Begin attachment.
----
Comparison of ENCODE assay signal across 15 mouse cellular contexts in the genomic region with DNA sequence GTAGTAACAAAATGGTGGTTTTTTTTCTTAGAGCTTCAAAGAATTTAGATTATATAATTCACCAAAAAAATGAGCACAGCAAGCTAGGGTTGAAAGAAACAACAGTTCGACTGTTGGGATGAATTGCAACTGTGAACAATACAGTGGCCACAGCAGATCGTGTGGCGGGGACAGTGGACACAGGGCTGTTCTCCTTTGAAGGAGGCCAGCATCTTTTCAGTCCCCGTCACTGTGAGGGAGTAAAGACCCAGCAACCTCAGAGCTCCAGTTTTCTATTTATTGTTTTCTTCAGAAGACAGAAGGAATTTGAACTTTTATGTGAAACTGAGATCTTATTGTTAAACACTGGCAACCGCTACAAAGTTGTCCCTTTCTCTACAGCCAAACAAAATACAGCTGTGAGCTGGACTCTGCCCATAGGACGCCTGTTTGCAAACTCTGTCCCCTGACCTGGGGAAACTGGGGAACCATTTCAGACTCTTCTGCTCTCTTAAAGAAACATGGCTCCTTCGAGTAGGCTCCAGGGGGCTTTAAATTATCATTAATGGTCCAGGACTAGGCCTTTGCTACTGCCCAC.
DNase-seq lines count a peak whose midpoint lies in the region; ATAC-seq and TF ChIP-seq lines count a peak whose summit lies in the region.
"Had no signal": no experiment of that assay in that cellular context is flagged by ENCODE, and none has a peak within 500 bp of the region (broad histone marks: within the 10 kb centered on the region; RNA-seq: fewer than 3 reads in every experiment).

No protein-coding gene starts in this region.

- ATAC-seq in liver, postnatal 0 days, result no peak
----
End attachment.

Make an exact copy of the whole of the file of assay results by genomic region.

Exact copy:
Comparison of ENCODE assay signal across 15 mouse cellular contexts in the genomic region with DNA sequence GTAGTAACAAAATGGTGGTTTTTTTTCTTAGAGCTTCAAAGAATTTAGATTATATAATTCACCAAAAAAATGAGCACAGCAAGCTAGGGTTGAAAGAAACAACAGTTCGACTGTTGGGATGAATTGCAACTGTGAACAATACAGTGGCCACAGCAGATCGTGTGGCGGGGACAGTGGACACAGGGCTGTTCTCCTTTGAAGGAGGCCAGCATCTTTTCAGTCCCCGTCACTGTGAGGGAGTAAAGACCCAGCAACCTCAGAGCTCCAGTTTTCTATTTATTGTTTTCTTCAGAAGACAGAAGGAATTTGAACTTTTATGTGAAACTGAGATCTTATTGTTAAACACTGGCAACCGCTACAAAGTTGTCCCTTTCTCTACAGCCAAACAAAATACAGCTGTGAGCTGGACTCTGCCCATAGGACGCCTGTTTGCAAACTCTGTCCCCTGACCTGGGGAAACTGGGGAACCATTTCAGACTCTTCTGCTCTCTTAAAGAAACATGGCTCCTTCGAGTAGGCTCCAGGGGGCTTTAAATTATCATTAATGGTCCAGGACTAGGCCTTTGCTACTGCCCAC.
DNase-seq lines count a peak whose midpoint lies in the region; ATAC-seq and TF ChIP-seq lines count a peak whose summit lies in the region.
"Had no signal": no experiment of that assay in that cellular context is flagged by ENCODE, and none has a peak within 500 bp of the region (broad histone marks: within the 10 kb centered on the region; RNA-seq: fewer than 3 reads in every experiment).

No protein-coding gene starts in this region.

- ATAC-seq in liver, postnatal 0 days, result no peak